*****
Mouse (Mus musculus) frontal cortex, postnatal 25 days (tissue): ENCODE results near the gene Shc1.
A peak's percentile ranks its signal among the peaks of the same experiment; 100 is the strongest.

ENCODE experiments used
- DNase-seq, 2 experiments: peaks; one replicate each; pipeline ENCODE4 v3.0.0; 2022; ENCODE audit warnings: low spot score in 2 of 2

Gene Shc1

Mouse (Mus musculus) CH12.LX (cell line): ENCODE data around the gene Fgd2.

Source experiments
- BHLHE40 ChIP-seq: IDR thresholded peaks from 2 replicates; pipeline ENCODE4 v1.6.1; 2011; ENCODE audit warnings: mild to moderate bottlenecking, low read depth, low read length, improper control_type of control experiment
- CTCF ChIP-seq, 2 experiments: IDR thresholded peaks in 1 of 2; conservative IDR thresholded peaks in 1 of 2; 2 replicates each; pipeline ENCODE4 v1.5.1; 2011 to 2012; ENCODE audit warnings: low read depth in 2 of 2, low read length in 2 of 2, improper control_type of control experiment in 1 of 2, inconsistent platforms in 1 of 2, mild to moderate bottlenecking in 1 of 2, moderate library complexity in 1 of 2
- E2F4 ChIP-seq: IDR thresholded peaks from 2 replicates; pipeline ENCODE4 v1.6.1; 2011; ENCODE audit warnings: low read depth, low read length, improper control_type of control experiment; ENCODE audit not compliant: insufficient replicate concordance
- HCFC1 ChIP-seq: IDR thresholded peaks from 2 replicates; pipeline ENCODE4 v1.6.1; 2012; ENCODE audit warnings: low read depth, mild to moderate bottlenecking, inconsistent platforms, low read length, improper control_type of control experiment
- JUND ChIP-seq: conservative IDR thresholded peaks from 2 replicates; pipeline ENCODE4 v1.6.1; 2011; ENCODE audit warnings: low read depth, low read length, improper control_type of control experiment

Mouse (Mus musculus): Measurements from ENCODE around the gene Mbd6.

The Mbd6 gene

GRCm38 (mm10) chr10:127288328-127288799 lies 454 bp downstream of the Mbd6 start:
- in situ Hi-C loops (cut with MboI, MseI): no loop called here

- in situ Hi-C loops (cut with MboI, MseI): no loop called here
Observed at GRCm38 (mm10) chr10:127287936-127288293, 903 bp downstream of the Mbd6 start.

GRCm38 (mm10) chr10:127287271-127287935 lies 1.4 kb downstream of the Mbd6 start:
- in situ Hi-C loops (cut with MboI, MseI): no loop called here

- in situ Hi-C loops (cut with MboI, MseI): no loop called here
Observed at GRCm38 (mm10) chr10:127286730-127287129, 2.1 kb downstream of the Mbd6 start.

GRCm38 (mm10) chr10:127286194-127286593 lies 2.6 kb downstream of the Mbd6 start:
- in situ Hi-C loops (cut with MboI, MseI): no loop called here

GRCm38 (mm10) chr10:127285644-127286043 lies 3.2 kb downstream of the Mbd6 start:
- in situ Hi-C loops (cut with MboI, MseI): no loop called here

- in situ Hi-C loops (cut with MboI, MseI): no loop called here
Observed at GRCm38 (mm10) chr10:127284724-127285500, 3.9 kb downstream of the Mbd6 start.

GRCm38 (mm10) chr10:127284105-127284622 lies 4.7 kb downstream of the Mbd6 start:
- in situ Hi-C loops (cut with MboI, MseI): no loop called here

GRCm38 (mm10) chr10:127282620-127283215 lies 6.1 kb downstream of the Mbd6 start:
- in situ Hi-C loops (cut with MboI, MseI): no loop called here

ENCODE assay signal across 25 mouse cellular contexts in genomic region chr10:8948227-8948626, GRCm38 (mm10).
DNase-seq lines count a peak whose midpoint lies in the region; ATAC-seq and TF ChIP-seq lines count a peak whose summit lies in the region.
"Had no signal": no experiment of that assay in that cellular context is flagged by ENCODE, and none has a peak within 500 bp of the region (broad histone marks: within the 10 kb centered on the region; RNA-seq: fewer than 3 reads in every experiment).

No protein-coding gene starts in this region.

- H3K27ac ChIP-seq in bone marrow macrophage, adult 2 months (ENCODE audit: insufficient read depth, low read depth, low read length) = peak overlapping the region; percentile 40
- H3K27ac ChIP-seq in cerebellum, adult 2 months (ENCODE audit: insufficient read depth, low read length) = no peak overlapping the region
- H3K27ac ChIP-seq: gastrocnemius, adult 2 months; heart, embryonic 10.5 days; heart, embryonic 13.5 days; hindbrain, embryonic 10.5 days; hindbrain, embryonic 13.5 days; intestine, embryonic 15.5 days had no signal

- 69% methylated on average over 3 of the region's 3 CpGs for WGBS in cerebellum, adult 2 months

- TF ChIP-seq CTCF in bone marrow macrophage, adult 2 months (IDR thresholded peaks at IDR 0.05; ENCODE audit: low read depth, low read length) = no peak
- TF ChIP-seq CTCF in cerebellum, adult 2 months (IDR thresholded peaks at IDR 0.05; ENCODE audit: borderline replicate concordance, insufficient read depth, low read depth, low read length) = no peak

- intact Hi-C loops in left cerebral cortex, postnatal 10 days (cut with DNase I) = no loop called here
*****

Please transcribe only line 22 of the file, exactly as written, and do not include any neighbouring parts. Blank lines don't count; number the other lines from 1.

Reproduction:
Observed at GRCm38 (mm10) chr10:127286730-127287129, 2.1 kb downstream of the Mbd6 start.